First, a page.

Q: I put my child to sleep on his back at night, but can I let this rule slide for a short nap?







A: It's not worth the risk. Babies who normally sleep on their back are 18 times more likely to die of SIDS when placed down on their tummy for a snooze. "Infants seem to have difficulty adjusting to the change," says Rachel Moon, M.D., a SIDS researcher at the Children's National Medical Center, in Washington, D.C.







Q: Is side-sleeping safe?







A: No. Studies show that putting a baby down on her side rather than on her back doubles the SIDS risk. "It's easier for an infant to roll onto her tummy from her side than from her back," says John Kattwinkel, M.D., chair of the American Academy of Pediatrics (AAP) Task Force on SIDS. "And she may not yet have the skills to roll back in the other direction."







Q: My baby has a flat spot on his head from sleeping on his back. Will it go away?







A: That depends. Flattened-head syndrome, or positional plagiocephaly, occurs when the back of an infant's pliable skull is reshaped from constantly lying in the same position. By some estimates, the incidence has jumped sixfold during the past decade. Yet back-sleeping isn't entirely to blame. "This condition is preventable," says John Persing, M.D., a craniofacial specialist at Yale-New Haven Hospital, in Connecticut. "Most babies with this problem spend way too much time on their back when they're awake." To correct (or prevent) a flat spot, give your baby several supervised "tummy time" sessions every day. You can also position your baby's head when you put him down to sleep -- one night to the left, the next night to the right -- to help balance the shape of his head. And don't let your child spend too much time in car seats, bouncy seats, or infant swings. If the flattening doesn't show significant improvement by the time he's 6 months old, consult a pediatric craniofacial specialist.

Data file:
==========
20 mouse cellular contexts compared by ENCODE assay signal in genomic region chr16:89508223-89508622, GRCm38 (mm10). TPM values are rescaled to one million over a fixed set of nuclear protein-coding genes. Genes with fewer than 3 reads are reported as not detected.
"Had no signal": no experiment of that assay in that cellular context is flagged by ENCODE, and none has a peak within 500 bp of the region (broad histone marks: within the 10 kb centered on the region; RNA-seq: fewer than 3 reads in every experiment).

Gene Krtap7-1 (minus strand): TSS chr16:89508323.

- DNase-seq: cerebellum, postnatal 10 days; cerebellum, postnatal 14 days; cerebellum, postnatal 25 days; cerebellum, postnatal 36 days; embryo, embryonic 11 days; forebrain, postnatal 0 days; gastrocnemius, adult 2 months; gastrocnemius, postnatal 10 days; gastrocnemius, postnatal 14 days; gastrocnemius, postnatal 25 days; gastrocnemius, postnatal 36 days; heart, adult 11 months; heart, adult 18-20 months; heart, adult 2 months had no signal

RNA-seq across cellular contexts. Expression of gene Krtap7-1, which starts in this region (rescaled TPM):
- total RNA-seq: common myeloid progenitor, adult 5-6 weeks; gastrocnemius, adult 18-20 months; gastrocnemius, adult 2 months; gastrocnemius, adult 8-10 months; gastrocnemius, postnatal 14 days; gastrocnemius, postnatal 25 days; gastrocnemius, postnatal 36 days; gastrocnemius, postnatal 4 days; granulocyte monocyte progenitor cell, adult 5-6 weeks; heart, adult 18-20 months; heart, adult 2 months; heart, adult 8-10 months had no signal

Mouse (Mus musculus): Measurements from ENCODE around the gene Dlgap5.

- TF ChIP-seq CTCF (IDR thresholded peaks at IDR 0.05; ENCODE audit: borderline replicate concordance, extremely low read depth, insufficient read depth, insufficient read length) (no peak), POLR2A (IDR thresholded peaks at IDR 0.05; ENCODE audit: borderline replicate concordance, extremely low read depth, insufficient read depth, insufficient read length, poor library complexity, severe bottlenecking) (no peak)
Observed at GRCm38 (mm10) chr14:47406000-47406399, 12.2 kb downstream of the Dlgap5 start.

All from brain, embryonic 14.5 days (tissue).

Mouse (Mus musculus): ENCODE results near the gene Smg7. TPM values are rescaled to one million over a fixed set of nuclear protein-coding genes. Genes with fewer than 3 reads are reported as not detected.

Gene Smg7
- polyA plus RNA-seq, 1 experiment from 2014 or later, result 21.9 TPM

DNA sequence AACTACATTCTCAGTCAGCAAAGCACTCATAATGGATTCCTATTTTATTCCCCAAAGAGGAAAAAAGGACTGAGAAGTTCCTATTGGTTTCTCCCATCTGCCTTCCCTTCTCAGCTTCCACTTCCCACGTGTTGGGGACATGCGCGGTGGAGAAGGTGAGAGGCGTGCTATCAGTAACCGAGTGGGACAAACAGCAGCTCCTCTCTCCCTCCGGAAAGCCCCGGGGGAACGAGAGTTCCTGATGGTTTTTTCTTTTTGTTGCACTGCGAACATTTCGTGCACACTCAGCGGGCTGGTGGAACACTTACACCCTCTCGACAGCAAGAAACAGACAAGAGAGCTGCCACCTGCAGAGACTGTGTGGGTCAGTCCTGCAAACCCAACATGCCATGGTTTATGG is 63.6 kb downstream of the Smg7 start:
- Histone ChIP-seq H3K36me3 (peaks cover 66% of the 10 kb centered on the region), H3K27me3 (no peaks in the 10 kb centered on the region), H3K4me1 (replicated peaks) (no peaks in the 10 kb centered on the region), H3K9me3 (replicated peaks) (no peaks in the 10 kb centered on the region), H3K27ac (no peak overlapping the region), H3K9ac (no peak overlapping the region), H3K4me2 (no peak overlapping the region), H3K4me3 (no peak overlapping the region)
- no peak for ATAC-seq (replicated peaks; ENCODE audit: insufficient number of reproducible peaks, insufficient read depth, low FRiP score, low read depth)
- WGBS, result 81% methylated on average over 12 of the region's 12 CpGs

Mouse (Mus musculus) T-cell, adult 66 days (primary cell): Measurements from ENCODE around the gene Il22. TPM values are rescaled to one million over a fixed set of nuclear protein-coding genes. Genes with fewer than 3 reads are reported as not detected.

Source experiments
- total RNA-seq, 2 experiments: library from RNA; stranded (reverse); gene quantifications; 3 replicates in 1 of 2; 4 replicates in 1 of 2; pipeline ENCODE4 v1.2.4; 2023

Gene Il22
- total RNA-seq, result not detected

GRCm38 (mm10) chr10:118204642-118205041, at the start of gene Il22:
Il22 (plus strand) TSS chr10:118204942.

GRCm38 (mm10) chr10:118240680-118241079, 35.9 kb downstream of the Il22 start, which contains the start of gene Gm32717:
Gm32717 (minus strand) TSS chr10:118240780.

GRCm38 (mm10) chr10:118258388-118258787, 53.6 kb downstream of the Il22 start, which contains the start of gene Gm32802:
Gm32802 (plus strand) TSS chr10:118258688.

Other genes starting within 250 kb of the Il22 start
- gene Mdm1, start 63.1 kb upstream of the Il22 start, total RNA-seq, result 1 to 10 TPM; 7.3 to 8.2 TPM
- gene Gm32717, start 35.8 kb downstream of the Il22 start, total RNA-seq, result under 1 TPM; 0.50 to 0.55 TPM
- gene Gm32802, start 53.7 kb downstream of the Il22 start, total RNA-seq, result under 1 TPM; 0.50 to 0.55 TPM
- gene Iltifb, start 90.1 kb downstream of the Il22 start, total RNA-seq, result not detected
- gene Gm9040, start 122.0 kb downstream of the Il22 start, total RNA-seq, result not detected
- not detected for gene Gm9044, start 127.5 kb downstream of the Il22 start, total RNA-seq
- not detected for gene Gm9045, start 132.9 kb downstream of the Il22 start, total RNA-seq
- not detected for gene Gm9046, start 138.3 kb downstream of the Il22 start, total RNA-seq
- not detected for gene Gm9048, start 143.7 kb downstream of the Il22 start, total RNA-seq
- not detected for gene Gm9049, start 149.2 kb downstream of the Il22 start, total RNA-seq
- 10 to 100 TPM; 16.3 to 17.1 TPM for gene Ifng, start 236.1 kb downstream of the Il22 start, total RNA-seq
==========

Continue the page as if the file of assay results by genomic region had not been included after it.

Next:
Q: I'm worried about my baby getting cold. Is it safe to cover her with a blanket?









A: Wait until her first birthday. Blankets, pillows, comforters, and stuffed toys can hinder your child's breathing; even soft or improperly fitting mattresses can be dangerous. If you're worried that your little one may get chilly, swaddle her in a receiving blanket or use a sleep sack. According to a Belgian study, swaddling helps fussy infants sleep better on their back and may protect them from SIDS by causing them to startle more easily. But make sure you don't overheat your baby. "A nursery that's too warm substantially increases an infant's SIDS risk," says Warren Guntheroth, M.D., professor of pediatrics at the University of Washington, in Seattle. Set the thermostat at 68 degrees, don't put the crib near a radiator, and dress your child in light layers that you can remove easily if she gets hot.